I'm just getting started with developing applications for the iPhone / iPod Touch, and one of the first real hurdles I encountered was that Apple didn't make it easy by default to use their iPhoneOS SDK on non-Intel Macs. With some Googling around I was was able to find a variety of articles that mentioned workarounds, but the comprehensive solution was spread across lots of blog post comments, forum postings, etc. So, for my own reference and hopefully as assistance to anyone else who might be in the same boat, I'm consolidating the steps here.
I'm looking for one of those lamp/appliance timers I could plug my computer into that will do the following during times when I really need to focus:
- Block incoming e-mail that isn't related to the specific projects I need to make progress on, but allow others through
- Block outgoing web requests that are more than one degree removed from the original topic matter I was working on, but allow others through
- Only allow streaming of net radio stations without lyrics or other spoken words
- Deliver a brief electrical shocks to the base of my spine every time I attempt to circumvent the above.
I asked about this at the local consumer lighting store, and they didn't have one. Searches on Amazon have been fruitless so far. Surely Linksys or Belkin make something like this? Anyone?
(This is a repost of a comment I made on macosxhints.com a few months ago, as a part of a discussion on blocking Internet access to avoid distractions.)
Presenting: another epic saga of wireless phone company incompetence...bear with me.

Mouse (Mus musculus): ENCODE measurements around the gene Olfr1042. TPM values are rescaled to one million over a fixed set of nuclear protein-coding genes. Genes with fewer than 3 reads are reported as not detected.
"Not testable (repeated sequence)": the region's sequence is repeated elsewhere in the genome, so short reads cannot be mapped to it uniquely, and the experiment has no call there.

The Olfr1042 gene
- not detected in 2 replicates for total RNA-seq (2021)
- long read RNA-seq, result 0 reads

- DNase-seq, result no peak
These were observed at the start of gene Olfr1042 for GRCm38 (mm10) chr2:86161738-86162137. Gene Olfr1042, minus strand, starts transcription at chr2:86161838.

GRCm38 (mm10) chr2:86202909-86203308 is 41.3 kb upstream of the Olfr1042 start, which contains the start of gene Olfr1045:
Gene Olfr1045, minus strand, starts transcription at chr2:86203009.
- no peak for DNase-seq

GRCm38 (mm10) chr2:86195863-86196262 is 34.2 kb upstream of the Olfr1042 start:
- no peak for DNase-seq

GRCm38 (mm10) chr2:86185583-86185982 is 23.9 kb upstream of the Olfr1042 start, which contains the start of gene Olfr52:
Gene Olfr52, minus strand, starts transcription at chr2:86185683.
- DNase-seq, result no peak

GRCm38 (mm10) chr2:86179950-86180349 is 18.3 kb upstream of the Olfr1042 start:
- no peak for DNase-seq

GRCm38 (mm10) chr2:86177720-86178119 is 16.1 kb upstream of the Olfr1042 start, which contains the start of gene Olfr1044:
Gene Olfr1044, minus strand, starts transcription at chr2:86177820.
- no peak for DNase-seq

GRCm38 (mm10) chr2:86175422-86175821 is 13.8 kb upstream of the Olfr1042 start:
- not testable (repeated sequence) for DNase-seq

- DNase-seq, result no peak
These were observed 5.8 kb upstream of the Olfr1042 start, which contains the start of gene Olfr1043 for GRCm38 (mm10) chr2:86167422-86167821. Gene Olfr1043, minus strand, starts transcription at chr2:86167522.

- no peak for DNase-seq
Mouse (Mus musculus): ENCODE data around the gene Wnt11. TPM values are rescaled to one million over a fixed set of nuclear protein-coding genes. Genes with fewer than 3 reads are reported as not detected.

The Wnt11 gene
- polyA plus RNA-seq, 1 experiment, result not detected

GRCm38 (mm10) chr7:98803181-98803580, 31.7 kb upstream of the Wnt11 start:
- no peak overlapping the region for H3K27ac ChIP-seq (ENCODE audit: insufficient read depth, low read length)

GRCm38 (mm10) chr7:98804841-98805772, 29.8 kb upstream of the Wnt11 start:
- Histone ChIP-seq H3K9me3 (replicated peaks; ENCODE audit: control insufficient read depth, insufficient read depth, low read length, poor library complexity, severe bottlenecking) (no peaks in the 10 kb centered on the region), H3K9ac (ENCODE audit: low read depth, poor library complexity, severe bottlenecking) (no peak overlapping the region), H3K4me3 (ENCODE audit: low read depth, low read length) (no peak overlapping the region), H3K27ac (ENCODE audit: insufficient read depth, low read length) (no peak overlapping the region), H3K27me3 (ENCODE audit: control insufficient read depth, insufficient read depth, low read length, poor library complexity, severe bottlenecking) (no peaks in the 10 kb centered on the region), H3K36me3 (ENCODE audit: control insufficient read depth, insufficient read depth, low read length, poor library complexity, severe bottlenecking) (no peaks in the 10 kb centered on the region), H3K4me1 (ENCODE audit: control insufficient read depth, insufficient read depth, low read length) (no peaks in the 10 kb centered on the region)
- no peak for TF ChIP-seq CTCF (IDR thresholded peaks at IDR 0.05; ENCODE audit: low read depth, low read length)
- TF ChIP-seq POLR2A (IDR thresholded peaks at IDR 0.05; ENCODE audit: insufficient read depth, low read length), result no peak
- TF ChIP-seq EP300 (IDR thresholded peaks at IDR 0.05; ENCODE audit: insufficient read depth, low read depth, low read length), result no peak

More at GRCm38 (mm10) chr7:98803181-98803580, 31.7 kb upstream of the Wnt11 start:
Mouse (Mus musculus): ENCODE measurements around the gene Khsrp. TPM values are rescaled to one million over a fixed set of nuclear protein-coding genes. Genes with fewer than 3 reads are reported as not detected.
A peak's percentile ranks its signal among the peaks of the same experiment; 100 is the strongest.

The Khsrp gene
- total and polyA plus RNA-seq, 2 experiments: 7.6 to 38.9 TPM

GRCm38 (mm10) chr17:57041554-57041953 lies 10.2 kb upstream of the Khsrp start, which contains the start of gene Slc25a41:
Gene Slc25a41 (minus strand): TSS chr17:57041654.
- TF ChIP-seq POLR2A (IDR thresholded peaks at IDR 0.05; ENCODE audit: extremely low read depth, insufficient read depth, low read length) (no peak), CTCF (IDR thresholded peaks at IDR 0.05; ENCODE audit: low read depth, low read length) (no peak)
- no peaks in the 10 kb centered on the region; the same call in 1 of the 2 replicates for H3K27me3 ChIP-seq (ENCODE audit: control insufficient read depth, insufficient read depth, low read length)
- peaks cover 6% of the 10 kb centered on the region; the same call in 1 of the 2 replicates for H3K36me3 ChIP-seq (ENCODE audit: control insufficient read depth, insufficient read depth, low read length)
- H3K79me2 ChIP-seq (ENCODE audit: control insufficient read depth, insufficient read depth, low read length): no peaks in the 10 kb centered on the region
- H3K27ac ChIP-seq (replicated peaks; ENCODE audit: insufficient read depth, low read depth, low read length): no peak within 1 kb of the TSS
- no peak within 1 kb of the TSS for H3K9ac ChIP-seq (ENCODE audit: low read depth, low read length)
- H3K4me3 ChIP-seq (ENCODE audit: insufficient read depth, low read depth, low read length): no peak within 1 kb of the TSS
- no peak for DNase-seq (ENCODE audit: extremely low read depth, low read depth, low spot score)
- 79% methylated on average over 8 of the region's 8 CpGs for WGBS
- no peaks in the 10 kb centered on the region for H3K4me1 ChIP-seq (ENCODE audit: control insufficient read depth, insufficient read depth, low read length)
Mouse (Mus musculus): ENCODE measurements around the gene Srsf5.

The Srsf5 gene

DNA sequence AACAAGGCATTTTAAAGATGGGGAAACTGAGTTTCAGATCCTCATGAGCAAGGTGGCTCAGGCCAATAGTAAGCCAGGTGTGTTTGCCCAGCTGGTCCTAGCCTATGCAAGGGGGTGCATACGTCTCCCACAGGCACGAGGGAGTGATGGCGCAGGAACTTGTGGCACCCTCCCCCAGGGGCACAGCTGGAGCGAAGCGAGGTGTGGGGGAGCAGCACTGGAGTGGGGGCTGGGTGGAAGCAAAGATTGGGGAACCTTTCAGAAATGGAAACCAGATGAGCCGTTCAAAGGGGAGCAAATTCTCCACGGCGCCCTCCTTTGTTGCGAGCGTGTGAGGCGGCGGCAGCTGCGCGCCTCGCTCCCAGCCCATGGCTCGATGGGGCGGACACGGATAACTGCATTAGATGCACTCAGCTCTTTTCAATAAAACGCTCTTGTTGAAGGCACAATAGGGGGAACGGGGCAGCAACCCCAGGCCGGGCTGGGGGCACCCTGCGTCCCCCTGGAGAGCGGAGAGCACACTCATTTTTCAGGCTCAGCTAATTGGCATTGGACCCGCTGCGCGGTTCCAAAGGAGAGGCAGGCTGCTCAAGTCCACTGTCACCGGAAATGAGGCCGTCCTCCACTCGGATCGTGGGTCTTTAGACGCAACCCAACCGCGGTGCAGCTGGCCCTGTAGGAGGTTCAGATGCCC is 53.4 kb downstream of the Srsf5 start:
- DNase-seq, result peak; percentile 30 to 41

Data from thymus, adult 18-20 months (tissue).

I'd had my Sprint cell phone and plan since 2001 - six years of relatively problem free operation (minor billing annoyances aside). And they recognized that I was a loyal customer who always paid my bill on time - in recent years they regularly sent me offers to "upgrade my plan" or my phone and receive a billing credit (but we all know this is because they wanted me to renew my vows and sign on to a new contract).
Recently, I decided that I wanted to look at a phone upgrade. 6 years had taken its toll on my Samsung A500, and I was excited about the possibility of a phone that would better sync up its contacts and calendar with my computer. I had asked Slashdot about such a product a few years ago, but the offerings were much more promising now.
Continue reading "Is it possible for Sprint customer service to be this bad?"
There's a whole lot o' switchin' going on. I spent some time last night helping one of my recently-moved-in housemates, Damon, set up his new PowerMac G4, which is his first real experience with Mac and OS X, coming from the world of Windows. I was able to re-live my own excitement of that first switching boot-up a few years ago, and as I took him on a tour and showed him New Ways of doing things (including the Firefox browser) our session was filled with Damon exclaiming things like, "you mean, that just works?" and "oh my gosh that's pretty" and "I'll never use another f#@$@! PC again". Okay, so maybe I said some of those things too. 🙂 And then this morning as I was listening to NPR, the 7:50 story was about the increasing popularity of Apple, Macs, and the rumors that bubble up around the forthcoming Macworld Expo. The 7:56 story was about Firefox, the browser that I use exclusively these days because it is faster, better, and helps me browse ad-free...it really does everything I want it to (a surprisingly recent development in the world of browsers from my standpoint). The NPR story used the key phrases: "open source movement" and "eating away at Microsoft's market share". It's fun to see smarter/faster/better at work and taking hold in a world that often prefers mainstream-but-broken.